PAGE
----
Belarus protests involve believers and divide religious leaders

The mass protests against the presidency of Alexander Lukashenko that have rocked Belarus since last summer have involved the country’s Orthodox and Catholic churches, although the Orthodox hierarchy has been more divided on the issue, while Protestants and other religious groups have remained neutral. Petro Kraliuk and Yuriy Plyska, writing in the current issue of the journal Occasional Papers on Religion in Eastern Europe (December 2020), report that while many believers from most religions joined the protests over the contested reelection and continued rule of Lukashenko, despite harsh repression by his security forces, religious leadership have expressed greater caution about such actions. The authors note that Belarus is one of the least religious countries in the world, with its main Orthodox Church having a low rate of active membership and attendance. Yet recent events have demonstrated the importance of the religious factor in the country’s social life. The risks of danger and of repression of religious organizations have led to different strategies by the Belarusian Orthodox Church, with its hierarchy shifting from “soft opposition” to loyalty to Lukashenko. The church has shown a dual loyalty, being part of the Russian Orthodox Church and thus loyal to the Russian government, with its leading bishops being ethnically Russian, while also being subservient to the Lukashenko regime.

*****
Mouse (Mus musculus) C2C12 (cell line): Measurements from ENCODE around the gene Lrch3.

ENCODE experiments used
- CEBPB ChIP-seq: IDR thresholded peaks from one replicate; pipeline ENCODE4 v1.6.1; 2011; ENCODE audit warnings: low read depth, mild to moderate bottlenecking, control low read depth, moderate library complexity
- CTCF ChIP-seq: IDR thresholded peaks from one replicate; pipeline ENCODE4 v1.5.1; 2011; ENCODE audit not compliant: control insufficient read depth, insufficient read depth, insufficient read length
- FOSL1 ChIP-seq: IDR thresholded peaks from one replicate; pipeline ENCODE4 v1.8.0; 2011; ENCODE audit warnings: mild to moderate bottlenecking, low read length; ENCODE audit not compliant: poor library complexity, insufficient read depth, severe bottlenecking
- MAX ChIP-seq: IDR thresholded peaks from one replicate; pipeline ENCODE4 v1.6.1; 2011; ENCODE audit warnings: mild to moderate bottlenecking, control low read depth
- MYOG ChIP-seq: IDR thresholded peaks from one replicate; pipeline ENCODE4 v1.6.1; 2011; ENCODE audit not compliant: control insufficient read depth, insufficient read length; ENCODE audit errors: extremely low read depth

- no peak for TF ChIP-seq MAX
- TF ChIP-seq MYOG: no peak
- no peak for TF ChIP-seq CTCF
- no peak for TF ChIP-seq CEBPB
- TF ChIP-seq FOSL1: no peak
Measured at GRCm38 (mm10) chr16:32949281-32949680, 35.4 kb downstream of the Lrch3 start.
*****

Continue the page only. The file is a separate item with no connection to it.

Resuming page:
While considering himself an “Orthodox atheist,” Lukashenko has sought to work with the Orthodox Church, condemning what he calls “bad religions,” such as the more independent Belarusian Autocephalous Orthodox Church and, increasingly, the Catholic Church. Caught between loyalty to Russia and the concerns of lay members, Exarch Paul, presiding bishop of the church, expressed support for the protests, sensing that Russia was also critical of Lukashenko. But when Russian leaders reached an agreement with the president, the fate of Exarch Paul was decided, and he was replaced by Exarch Benjamin, who has remained officially neutral about the protests even as he has sought to cooperate with Lukashenko. The situation is quite different for the Catholic Church, the second largest church in Belarus, which has a more Western orientation. A significant number of Catholic clergy have participated in the protests, with its head Metropolitan Tadevush Kandrusevich taking a critical stance toward Lukashenko Kandrusevich’s condemnation of state violence was enough for Lukashenko to deny him re-entry into Belarus after he visited Poland, leading to a campaign by Belarusian Catholics on his behalf. Meanwhile, the minority religions have taken a neutral official stance toward Lukashenko (even as laypeople have joined the protests), with some Protestants seeing him as a “lesser evil” compared to the liberal democracies of the West.

(Occasional Papers on Religion in Eastern Europe,

Source: A_Matskevich (